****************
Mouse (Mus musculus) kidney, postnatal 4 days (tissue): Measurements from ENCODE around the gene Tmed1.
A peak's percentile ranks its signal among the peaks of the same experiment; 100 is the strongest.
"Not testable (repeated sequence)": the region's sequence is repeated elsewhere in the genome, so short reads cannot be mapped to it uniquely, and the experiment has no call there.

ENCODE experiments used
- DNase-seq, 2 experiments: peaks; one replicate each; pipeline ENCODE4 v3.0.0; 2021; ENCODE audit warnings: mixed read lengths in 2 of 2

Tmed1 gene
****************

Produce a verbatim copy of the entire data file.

Mouse (Mus musculus) kidney, postnatal 4 days (tissue): Measurements from ENCODE around the gene Tmed1.
A peak's percentile ranks its signal among the peaks of the same experiment; 100 is the strongest.
"Not testable (repeated sequence)": the region's sequence is repeated elsewhere in the genome, so short reads cannot be mapped to it uniquely, and the experiment has no call there.

ENCODE experiments used
- DNase-seq, 2 experiments: peaks; one replicate each; pipeline ENCODE4 v3.0.0; 2021; ENCODE audit warnings: mixed read lengths in 2 of 2

Tmed1 gene